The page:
He was 91.
The death was confirmed by his son, Hugo.
Mr. Blackwell, the son of a railroad worker with a fourth-grade education, taught for nearly 35 years at the University of California, Berkeley, where he became the first black tenured professor.
He made his mark as a free-ranging problem-solver in numerous subdisciplines.
His fascination with game theory, for example, prompted him to investigate the mathematics of bluffing and to develop a theory on the optimal moment for an advancing duelist to open fire.
"He went from one area to another, and he'd write a fundamental paper in each,'' Thomas Ferguson, professor emeritus of statistics, at the University of California, Los Angeles, told the Berkeley website. "He would come into a field that had been well studied and find something really new that was remarkable. That was his forte.''
David Howard Blackwell was born April 24, 1919, in Centralia, Ill. Early on, he showed a talent for mathematics, but he entered the University of Illinois with the ambition of becoming an elementary schoolteacher.
He earned a bachelor's degree in mathematics in 1938 and, readjusting his sights, went on to earn a master's degree in 1939 and a doctorate in 1941, when he was 22.
After being awarded a Rosenwald Fellowship, established by the clothing magnate Julius Rosenwald to aid black scholars, he attended the Institute for Advanced Study at Princeton but left after a year when, because of his race, he was not issued the customary invitation to become an honorary faculty member.
At Berkeley, where the statistician Jerzy Neyman wanted to hire him in the mathematics department, racist objections also blocked his appointment.
Instead, Mr. Blackwell sent out applications to 104 black colleges on the assumption that no other schools would hire him.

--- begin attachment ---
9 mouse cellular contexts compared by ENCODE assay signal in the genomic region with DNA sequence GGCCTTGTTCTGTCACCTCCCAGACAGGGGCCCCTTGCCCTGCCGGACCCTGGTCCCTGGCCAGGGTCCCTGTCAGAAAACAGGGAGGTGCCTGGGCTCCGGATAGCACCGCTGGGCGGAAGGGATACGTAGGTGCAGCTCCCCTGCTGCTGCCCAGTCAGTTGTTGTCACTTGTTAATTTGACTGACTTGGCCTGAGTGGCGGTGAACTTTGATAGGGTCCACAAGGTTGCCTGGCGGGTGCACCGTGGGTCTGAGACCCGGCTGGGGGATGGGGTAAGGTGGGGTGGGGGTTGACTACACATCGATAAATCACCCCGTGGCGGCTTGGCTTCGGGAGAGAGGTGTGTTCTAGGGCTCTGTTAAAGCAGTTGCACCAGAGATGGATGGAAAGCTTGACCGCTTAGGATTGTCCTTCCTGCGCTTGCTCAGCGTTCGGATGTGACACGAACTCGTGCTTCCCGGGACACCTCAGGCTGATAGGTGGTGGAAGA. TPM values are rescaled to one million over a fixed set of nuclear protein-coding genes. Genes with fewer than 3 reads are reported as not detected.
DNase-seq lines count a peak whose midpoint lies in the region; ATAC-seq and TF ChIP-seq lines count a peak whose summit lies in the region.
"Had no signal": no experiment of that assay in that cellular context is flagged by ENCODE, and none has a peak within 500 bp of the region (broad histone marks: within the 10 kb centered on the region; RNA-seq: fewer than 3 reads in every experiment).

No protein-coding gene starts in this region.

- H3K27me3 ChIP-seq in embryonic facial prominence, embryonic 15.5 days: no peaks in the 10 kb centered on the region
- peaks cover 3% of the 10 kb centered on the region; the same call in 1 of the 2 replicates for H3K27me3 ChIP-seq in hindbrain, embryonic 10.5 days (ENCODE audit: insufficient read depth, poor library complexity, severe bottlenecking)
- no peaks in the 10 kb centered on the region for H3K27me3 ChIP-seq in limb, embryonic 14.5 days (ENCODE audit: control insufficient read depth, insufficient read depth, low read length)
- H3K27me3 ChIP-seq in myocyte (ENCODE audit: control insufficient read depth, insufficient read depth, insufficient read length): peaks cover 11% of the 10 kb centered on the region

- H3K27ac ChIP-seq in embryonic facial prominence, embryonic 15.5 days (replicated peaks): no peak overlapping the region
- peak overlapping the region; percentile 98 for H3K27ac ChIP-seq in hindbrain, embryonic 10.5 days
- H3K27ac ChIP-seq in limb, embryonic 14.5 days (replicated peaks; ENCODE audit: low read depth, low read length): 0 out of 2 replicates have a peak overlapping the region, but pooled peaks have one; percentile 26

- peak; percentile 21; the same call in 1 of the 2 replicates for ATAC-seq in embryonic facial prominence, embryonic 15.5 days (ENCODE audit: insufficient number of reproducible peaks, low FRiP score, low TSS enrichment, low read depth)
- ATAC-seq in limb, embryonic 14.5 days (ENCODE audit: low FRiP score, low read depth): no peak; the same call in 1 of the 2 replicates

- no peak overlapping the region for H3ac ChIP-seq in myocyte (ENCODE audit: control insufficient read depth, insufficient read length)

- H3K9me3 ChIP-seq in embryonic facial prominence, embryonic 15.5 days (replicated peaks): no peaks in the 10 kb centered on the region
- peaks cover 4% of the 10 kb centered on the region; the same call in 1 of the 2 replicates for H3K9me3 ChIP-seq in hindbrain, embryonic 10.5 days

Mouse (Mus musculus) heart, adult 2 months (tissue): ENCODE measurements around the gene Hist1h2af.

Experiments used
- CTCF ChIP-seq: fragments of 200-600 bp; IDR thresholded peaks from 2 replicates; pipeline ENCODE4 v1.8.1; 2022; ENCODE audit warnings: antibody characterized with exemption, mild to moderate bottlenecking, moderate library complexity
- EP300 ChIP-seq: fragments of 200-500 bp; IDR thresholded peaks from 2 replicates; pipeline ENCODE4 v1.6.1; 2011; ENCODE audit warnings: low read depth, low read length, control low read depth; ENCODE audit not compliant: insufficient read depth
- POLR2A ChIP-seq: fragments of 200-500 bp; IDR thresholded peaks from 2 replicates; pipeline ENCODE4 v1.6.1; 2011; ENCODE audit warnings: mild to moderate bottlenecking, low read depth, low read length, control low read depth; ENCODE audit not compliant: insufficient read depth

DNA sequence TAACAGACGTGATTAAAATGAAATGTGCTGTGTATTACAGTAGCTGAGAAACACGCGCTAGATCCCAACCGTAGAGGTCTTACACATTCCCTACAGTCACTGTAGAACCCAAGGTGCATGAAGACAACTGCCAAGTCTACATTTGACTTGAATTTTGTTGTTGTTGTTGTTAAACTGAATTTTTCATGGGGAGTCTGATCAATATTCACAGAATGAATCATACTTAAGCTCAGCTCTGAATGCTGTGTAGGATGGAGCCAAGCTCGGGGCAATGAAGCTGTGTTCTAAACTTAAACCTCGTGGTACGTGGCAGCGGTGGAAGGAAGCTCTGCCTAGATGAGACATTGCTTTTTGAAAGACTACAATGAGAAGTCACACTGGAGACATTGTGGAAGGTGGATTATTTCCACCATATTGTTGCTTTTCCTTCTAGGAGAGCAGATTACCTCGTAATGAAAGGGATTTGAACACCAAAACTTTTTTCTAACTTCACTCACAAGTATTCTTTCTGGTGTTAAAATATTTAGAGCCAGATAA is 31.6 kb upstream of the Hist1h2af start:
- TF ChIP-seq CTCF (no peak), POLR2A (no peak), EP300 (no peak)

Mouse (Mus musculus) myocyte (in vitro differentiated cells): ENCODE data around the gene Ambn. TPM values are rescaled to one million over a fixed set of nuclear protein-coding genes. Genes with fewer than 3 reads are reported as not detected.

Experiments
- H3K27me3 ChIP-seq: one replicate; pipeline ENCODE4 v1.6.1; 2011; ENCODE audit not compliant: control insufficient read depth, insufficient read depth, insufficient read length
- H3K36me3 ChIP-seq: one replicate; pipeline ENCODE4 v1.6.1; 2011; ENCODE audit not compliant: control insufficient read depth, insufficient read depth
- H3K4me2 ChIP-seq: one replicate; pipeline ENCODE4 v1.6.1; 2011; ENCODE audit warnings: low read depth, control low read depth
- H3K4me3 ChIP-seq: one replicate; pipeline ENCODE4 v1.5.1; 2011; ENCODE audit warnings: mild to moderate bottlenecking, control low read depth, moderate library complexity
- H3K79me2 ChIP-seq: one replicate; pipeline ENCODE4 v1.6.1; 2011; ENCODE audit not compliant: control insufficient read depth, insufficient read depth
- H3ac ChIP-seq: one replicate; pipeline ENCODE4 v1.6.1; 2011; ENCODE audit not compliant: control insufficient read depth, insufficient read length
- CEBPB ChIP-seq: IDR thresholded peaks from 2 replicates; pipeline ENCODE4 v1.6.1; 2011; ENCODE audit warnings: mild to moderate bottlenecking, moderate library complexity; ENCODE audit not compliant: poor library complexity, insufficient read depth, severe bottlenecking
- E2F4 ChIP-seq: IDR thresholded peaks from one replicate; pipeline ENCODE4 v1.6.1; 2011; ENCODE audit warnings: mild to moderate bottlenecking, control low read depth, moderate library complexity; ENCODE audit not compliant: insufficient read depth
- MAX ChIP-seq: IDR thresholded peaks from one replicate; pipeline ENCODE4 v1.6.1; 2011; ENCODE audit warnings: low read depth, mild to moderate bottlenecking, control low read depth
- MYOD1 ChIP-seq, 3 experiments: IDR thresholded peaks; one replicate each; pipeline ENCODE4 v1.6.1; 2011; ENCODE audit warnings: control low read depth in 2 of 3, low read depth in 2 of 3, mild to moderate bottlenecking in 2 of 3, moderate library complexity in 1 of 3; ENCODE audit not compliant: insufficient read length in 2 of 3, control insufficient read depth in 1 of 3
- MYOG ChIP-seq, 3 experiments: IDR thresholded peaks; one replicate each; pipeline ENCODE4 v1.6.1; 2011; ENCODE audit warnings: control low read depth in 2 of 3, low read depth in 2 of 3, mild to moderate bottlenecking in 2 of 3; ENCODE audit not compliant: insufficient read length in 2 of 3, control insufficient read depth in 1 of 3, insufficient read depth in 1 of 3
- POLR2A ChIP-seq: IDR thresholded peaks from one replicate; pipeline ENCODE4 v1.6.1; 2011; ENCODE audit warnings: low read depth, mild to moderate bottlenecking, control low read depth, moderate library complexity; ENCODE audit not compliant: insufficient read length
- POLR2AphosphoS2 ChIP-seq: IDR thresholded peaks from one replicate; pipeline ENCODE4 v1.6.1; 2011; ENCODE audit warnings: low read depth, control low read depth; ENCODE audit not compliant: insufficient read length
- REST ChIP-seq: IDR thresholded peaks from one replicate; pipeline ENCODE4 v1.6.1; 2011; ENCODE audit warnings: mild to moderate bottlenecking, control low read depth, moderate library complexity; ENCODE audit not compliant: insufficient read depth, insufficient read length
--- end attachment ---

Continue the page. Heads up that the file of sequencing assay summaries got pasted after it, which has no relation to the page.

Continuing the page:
After working for a year at the Office of Price Administration, he taught briefly at Southern University in Baton Rouge, La., and Clark College in Atlanta before joining the mathematics department at Howard University in Washington in 1944.
While at Howard, he attended a lecture by Meyer A. Girshick at the local chapter of the American Statistical Association.
He became intensely interested in statistics and developed a lifelong friendship with Girshick, with whom he wrote "Theory of Games and Statistical Decisions'' (1954).
As a consultant to the RAND Corporation from 1948 to 1950, he applied game theory to military situations.
It was there that he turned his attention to what might be called the duelist's dilemma, a problem with application to the battlefield, where the question of when to open fire looms large.
His "Basic Statistics'' (1969) was one of the first textbooks on Bayesian statistics, which assess the uncertainty of future outcomes by incorporating new evidence as it arises, rather than relying on historical data.
He also wrote numerous papers on multistage decision-making.
"He had this great talent for making things appear simple,'' Peter Bickel, a statistics professor at Berkeley, told the university's website. "He liked elegance and simplicity. That is the ultimate best thing in mathematics, if you have an insight that something seemingly complicated is really simple, but simple after the fact.''
Mr. Blackwell was hired by Berkeley in 1954 and became a full professor in the statistics department when it split off from the mathematics department in 1955.
He was chairman of the department from 1957 to 1961 and assistant dean of the College of Letters and Science from 1964 to 1968.
He retired in 1988.
In 1965 he was elected to the National Academy of Sciences.
In addition to his son, Hugo, of Berkeley, he leaves three of his eight children, Ann Blackwell and Vera Gleason, both of Oakland, and Sarah Hunt Dahlquist of Houston; a sister, Elizabeth Cowan of Clayton, N.C.; and 14 grandchildren.
Mr. Blackwell described himself as a "dilettante'' in a 1983 interview for "Mathematical People,'' a collection of profiles and interviews.
"Basically, I'm not interested in doing research and I never have been,'' he said. "I'm interested in understanding, which is quite a different thing. And often to understand something you have to work it out yourself because no one else has done it.''
By WILLIAM GRIMES, July 18, 2010 © The New York Times Company